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A man once gave a great banquet and invited many, but when the feast was ready those who had been invited made excuses. So, the master of the house told his servant, go out quickly to the streets and lanes of the city, and bring in the poor and crippled, blind and lame…go out to the highways and the outskirts and compel people to come in that my house may be filled. (Paraphrase of parable of the Great Banquet in Luke 14)

The poor, the crippled, the blind, and the lame.

The poor, the crippled, the blind, and the lame.

Perhaps if we repeat the phrase enough it will sound differently; or perhaps the shock will wear off.

The poor, the crippled, the blind, and the lame.

It’s scandalous. A fancy dinner has been set up, and the spread is breath-taking: the finest china, the most expensive wine, mouth-watering appetizers, and a dessert table full of rich and delicious treats. Yet, the guest list is not filled with dignitaries and CEOs, wealthy landlords and heroes of foreign wars. Instead, the guest list is the poor, the crippled, the blind, and the lame.

In every segment of society we know this doesn’t make sense. Everyone knows you don’t invite the homeless person to the State Dinner with the President. They would be out-of-place: stinky, smelly, and dirty. At the very least give them fresh clothes and some warm water to take a shower. Make them respectable, so they won’t stand out.

Luke, however, doesn’t clean up the mess. Luke leaves the parable as a scandal. The servant is sent to the outskirts of town to compel the lonely and forgotten to come in so that the banquet will be full. The rich and the privileged are left on the outside while the outcasts and the broken are invited in. The banquet is scandalous.

In reality, the whole parable is scandalous.

Luke tells us that Jesus has been dinning at the home of a Pharisee. This leads to a healing on the Sabbath and some confrontations with other guests. Eventually someone in the crowd shouts out, “Blessed is everyone who will eat bread in the Kingdom of God.” And we say, Amen! We can almost hear the rest of the dinner guests chiming in, well said. Who wouldn’t agree with this statement? Anyone who is at the Messianic Banquet is blessed to be there. Except, for some reason Jesus doesn’t agree. There’s something about who these Pharisees want to eat dinner with, and the places of honor they assume, that makes Jesus question their motives.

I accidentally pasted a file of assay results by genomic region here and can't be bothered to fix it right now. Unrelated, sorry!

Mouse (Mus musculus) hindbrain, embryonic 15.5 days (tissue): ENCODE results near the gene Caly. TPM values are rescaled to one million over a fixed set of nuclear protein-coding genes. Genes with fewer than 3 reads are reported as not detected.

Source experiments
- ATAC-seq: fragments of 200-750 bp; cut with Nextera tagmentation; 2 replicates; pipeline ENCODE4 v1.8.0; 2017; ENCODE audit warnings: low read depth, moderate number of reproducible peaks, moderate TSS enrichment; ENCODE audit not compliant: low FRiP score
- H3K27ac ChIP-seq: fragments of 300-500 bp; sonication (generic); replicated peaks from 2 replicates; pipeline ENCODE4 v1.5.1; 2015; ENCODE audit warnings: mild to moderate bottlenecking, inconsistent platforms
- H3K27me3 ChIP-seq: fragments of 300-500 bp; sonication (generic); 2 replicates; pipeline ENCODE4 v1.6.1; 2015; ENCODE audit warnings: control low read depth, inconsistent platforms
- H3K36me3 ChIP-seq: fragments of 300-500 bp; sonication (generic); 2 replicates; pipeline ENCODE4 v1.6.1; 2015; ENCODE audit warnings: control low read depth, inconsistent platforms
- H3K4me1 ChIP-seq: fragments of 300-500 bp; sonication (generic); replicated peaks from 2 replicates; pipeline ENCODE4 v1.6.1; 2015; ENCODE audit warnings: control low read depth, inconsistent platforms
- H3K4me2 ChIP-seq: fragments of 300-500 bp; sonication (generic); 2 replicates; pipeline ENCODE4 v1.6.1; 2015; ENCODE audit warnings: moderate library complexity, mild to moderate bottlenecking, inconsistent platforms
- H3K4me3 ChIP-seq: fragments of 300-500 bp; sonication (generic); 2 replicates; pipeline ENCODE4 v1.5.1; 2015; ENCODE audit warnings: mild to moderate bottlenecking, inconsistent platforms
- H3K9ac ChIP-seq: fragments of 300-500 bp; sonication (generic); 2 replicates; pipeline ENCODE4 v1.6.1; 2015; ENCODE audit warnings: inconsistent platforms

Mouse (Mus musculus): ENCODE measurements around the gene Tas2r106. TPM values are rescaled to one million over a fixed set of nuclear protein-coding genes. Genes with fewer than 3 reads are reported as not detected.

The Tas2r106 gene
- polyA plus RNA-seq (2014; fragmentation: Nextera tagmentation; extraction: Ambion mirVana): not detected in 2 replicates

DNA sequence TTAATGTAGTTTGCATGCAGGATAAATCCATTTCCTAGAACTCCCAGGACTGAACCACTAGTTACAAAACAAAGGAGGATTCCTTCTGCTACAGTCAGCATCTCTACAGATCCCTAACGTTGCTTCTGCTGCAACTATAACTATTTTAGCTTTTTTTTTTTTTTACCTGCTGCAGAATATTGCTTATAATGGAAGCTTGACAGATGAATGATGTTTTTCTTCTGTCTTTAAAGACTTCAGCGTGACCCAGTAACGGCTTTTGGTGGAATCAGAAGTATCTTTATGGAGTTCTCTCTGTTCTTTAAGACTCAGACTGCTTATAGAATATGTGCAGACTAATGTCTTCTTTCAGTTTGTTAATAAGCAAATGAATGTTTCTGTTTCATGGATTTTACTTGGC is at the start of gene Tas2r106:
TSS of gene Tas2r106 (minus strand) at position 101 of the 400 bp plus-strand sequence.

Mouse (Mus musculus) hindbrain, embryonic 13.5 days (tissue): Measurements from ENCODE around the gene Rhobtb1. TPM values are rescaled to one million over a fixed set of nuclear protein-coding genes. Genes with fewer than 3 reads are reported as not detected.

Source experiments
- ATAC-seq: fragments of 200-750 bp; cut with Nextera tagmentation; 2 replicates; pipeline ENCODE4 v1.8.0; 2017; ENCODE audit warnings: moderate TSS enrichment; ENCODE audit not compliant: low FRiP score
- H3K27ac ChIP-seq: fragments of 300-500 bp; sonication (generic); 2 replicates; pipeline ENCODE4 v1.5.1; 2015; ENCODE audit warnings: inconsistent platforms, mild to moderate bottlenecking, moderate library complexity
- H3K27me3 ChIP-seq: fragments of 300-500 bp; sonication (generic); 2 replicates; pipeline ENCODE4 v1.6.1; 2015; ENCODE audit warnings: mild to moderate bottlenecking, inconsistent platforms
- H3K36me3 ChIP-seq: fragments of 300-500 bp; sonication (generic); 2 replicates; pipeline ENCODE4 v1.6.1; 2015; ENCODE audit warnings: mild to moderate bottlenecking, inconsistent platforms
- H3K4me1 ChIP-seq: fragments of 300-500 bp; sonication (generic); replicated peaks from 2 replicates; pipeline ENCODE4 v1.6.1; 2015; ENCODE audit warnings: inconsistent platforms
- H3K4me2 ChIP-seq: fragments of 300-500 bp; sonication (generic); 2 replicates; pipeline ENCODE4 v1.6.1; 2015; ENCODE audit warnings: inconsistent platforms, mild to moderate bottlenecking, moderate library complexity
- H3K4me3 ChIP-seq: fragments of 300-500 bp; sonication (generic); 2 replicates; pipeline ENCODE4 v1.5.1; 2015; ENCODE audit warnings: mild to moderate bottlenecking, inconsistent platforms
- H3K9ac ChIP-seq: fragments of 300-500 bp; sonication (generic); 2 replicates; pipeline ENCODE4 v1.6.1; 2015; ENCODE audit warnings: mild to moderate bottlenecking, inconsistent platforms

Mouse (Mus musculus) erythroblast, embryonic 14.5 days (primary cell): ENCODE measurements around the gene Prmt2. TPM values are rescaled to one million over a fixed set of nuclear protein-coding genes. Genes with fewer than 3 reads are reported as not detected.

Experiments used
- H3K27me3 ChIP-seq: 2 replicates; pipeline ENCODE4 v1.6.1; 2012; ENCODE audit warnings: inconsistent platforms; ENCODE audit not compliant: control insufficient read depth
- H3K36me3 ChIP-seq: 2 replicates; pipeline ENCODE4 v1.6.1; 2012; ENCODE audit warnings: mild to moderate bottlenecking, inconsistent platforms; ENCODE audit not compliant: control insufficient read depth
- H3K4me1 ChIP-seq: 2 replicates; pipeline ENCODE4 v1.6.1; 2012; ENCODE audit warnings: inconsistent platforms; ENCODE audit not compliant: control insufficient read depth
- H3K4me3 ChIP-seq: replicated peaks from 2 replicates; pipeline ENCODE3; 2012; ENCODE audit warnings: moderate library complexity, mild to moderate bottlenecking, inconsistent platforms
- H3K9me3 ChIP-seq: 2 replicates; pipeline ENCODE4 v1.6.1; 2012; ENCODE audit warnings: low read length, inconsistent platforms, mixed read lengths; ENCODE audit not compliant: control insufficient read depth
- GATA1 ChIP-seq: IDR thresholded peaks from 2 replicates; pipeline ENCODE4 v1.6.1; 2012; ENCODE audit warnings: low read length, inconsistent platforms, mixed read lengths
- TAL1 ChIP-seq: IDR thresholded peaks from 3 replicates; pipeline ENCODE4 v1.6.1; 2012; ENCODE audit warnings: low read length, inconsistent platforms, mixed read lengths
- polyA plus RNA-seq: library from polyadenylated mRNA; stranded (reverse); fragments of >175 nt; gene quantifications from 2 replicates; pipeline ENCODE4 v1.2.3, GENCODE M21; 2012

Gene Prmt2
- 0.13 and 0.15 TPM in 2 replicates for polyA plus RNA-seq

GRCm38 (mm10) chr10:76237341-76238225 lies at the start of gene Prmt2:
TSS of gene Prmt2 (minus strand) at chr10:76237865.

In response, Jesus shares a parable about a wealthy land owner who prepares a banquet for all of his rich friends, but when the time for the banquet comes, they all make excuses of why they can’t attend. The master of the house is furious, and instead determines to invite the poor, the crippled, the blind, and the lame. It is the outcasts who come to the banquet instead of the privileged.

The parable is clearly spoken against the Pharisees. They are the privileged; the ones in power. Their spot is secure. They’ve earned the invitation and are preparing to eat bread in the Kingdom. Yet Jesus denounces them. They’ve missed the invitation because they’ve concerned themselves with the wrong things. They think they have church right, but they in fact have it wrong. They’ll be glad to welcome sinners to the table, as long as the sinners repent and get their lives right with God. Sinners need to prove their worth. In essence, earn their keep. Sinners can come in as long as they become clean first.

I wonder, is that me? Is that the role I play in the story. Am I part of the privileged class that thinks I’m doing church right? I come from a position of power. I’m a white man in the United States. That alone gives me power and privilege. I am in a leadership position at church; more power and privilege. Am I the Pharisee enjoying my safe position while ignoring the poor, crippled, blind, and lame around me? Am I failing to go after the hurting and dying, those that most wouldn’t accept in church? Am I stuck in my way of thinking, focused on lesser things?

I hope not.

But if I’m not lumped in with the Pharisees then I’m taking my place at the banquet with the poor, the crippled, the blind, and the lame. In fact, I am the poor, the crippled, the blind, and the lame. I’m the one that struggles with sin. I’m the one in need of confession. I’m the broken, that if anyone really knew my secrets sins would be ashamed of. I, of all people, am least worthy. Perhaps my internal wondering if there is a place at the banquet for the poor, the crippled, the blind, and the lame is more than just a wondering, but is a deep concern, because if there’s no place for those on the outside who are excluded than there’s no place for me. Their sin is no worse than mine. My sin is no greater than theirs. We are the poor, crippled, blind, and lame who are invited to a great banquet we don’t deserve.

It’s scandalous. The whole banquet is scandalous. That’s the power of God’s love and grace. I’m just thankful there’s a place for me.